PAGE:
New Jersey-based Design Firm Emphasizes Mental Well-Being

By HCO Staff

NEW BRUNSWICK, N.J.—National Mental Health Awareness Month in May presents an ideal time to highlight how and why physical spaces can contribute toward optimal emotional, psychological and social well-being for all, according to Bob Ryan, principal of DIGroup Architecture’s Healthcare Studio. The firm, which is based in New Brunswick and has an office in Philadelphia, prioritizes mental health across all of its studios, from healthcare and senior living, to education and community spaces.

“Addressing the mental health crisis in the United States is an all-hands-on-deck proposition,” said Ryan. “While physicians, neuroscientists and psychologists are taking the lead on how we can collectively improve the well-being of all members of our communities, there is more and more evidence that our physical spaces and environments have a direct impact on how we feel. As a result, there is an extremely important role for all of us to play.”

An integral part of the creative process for all of its architecture, interiors and graphic design professionals, DIGroup deploys a multi-disciplinary approach to prioritize mental wellness and cognitive experiences for all end users, from acute care and outpatient settings to civic gathering spaces and academia. “Space is powerful because it has the power to affect how users think, feel and act,” said Ryan. “As a result, every room in every building has the potential to influence how people handle stress, relate to others and make choices.”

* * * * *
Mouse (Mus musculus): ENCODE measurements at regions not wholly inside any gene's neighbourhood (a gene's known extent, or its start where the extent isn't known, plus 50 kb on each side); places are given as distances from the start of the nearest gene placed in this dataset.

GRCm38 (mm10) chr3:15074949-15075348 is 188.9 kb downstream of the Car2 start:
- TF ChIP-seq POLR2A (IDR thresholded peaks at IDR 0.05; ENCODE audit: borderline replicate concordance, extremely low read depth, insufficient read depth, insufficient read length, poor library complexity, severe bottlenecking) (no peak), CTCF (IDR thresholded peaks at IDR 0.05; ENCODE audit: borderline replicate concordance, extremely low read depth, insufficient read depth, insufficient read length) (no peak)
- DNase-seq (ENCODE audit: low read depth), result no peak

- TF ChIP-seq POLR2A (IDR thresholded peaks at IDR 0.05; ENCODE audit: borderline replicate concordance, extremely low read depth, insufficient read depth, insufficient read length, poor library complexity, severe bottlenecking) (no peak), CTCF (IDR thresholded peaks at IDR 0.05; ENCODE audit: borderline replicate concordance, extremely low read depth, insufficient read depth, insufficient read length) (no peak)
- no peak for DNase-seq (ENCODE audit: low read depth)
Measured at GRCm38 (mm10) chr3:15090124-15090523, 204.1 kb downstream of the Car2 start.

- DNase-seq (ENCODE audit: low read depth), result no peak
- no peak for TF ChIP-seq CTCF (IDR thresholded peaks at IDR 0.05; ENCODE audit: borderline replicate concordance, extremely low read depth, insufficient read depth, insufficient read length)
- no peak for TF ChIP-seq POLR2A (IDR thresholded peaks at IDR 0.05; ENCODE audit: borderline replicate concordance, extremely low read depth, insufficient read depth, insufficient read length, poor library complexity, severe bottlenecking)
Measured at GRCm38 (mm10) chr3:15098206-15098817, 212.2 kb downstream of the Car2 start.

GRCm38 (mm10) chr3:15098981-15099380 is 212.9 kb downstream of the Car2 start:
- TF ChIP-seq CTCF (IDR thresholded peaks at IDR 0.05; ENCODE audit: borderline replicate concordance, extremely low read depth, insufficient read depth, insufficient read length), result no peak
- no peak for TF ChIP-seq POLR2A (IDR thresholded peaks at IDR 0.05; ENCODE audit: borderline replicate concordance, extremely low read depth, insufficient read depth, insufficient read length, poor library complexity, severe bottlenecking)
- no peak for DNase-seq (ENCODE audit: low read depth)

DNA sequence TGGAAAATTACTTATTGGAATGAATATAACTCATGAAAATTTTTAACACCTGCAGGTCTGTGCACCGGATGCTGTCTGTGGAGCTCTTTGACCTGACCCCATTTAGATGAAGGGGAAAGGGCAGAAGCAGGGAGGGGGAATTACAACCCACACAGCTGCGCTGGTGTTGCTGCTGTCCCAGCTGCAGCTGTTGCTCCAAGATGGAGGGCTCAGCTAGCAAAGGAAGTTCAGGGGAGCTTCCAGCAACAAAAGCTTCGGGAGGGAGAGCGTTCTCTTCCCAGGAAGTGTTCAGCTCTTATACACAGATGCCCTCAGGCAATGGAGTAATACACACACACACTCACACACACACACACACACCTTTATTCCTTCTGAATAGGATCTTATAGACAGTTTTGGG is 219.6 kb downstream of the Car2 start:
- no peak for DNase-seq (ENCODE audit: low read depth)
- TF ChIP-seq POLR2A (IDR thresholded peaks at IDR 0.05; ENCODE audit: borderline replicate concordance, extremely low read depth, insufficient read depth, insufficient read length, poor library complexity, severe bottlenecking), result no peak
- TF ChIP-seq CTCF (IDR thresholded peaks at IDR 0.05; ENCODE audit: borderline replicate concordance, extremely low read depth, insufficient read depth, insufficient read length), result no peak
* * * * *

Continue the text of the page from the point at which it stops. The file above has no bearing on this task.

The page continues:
Ryan, who leads the highly specialized Healthcare Studio, has more than 30 years of experience in architecture for health and wellness clients. In this role, he works together with DIGroup’s interior and graphic design teams, as well as each client’s administrative and provider teams.

The singular goal for Ryan and DIGroup’s team is to deliver spaces that make sense clinically, are soothing and feel less sterile. Some of the firm’s techniques include incorporating inspirational graphics and wayfinding, gentle lighting and calming color schemes.

Examples of recent projects where DIGroup Architecture paid particular attention to creating positive human-facility interactions include:

  • Manhattan Psychiatric Center, Wards Island, NY
  • Hunterdon Behavioral Health Outpatient Unit, Flemington, NJ
  • NY Center for Addiction Treatment Services, NY, NY
  • Trinitas Regional Medical Center, Behavioral Health Facility, New Point Campus, Nurse Station, Renovations, Elizabeth, NJ
  • JFK Medical Emergency Dept. Behavioral Health, Edison, NJ
  • Monmouth Medical Center, Behavioral Health Suite, Long Branch, NJ
  • Urban Health Plan Simpson Pavilion Bronx, NY
  • RWJ Behavioral Health Hospital 3E Renovations, Rahway, NJ

“When we’re working on a healthcare facility, we work hand-in-hand with clinicians and administrators to marry clinical needs with psychological comfort,” Ryan said. “Studies have shown that even the simplest of architectural details – from lighting to color and layout – can create positive interactions between people and their spaces. We are committed to doing our part to advocate for architecture that creates change – and encourages mental health. This month, every month and every day.”